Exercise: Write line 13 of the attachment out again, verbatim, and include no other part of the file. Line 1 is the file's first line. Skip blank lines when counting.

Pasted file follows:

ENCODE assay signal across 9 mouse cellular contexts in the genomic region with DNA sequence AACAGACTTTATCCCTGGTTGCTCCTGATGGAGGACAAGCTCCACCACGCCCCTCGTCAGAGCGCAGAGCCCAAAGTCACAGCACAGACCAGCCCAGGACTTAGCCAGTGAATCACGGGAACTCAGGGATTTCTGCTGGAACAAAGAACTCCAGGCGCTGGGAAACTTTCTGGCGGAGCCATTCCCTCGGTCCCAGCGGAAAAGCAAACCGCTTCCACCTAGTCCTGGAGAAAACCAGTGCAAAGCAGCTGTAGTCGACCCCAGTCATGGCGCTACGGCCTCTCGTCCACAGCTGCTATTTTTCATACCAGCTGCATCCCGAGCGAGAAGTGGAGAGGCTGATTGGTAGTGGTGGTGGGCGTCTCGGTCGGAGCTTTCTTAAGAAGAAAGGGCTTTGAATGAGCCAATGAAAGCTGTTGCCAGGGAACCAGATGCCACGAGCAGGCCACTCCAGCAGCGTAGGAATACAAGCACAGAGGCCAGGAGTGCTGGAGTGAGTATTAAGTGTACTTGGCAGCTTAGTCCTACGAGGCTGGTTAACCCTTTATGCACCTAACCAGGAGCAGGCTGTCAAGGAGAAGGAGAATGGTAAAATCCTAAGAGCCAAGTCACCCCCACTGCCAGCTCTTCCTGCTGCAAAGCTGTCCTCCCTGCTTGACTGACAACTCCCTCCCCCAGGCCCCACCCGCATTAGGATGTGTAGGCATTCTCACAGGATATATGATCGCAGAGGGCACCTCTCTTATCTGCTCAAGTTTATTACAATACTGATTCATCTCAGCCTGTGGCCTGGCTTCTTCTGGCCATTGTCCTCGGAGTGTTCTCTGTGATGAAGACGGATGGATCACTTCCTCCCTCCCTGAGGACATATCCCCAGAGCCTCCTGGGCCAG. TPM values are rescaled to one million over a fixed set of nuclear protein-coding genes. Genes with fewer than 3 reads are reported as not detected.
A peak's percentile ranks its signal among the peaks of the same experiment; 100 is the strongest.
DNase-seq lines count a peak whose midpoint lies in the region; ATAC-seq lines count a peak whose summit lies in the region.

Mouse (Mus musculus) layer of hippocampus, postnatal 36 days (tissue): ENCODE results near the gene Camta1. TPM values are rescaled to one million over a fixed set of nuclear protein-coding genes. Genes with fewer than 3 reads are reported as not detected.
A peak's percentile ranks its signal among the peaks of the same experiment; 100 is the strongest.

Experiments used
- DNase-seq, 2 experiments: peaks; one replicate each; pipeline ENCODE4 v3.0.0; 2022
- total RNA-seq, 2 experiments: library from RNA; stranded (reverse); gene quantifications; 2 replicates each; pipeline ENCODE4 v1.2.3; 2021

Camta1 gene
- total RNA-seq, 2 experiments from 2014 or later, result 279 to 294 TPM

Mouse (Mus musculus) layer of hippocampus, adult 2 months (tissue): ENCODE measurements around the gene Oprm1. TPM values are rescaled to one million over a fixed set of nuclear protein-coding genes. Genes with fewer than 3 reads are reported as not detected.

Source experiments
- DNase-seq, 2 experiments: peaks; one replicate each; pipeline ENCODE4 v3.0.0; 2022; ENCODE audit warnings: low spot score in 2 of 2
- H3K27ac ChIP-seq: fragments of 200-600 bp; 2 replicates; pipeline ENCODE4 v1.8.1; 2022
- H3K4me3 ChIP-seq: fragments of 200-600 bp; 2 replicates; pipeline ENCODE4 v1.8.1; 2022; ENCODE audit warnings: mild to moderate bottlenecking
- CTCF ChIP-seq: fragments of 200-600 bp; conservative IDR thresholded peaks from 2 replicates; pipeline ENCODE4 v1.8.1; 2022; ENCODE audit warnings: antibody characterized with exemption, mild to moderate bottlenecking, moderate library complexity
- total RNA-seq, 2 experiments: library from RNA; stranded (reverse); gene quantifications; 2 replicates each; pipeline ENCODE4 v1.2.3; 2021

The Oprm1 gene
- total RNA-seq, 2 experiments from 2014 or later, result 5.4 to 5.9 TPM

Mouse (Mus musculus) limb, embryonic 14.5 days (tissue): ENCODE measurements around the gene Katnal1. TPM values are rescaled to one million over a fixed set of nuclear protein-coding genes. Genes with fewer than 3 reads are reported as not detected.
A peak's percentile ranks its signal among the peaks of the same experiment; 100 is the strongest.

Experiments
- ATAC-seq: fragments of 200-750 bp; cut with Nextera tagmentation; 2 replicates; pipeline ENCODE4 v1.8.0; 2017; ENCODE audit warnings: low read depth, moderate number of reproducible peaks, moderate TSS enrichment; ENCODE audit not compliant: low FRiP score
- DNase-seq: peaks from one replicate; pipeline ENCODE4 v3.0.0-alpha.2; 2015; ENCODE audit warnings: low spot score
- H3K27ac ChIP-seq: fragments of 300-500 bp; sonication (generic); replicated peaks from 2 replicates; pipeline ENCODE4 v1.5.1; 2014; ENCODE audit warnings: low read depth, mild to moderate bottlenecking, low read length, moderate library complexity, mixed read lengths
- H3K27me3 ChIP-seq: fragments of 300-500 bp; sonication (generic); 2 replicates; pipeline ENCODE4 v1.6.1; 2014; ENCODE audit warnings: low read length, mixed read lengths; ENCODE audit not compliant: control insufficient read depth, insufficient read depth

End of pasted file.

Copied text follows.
- DNase-seq, 2 experiments: peaks; one replicate each; pipeline ENCODE4 v3.0.0; 2022; ENCODE audit warnings: low spot score in 2 of 2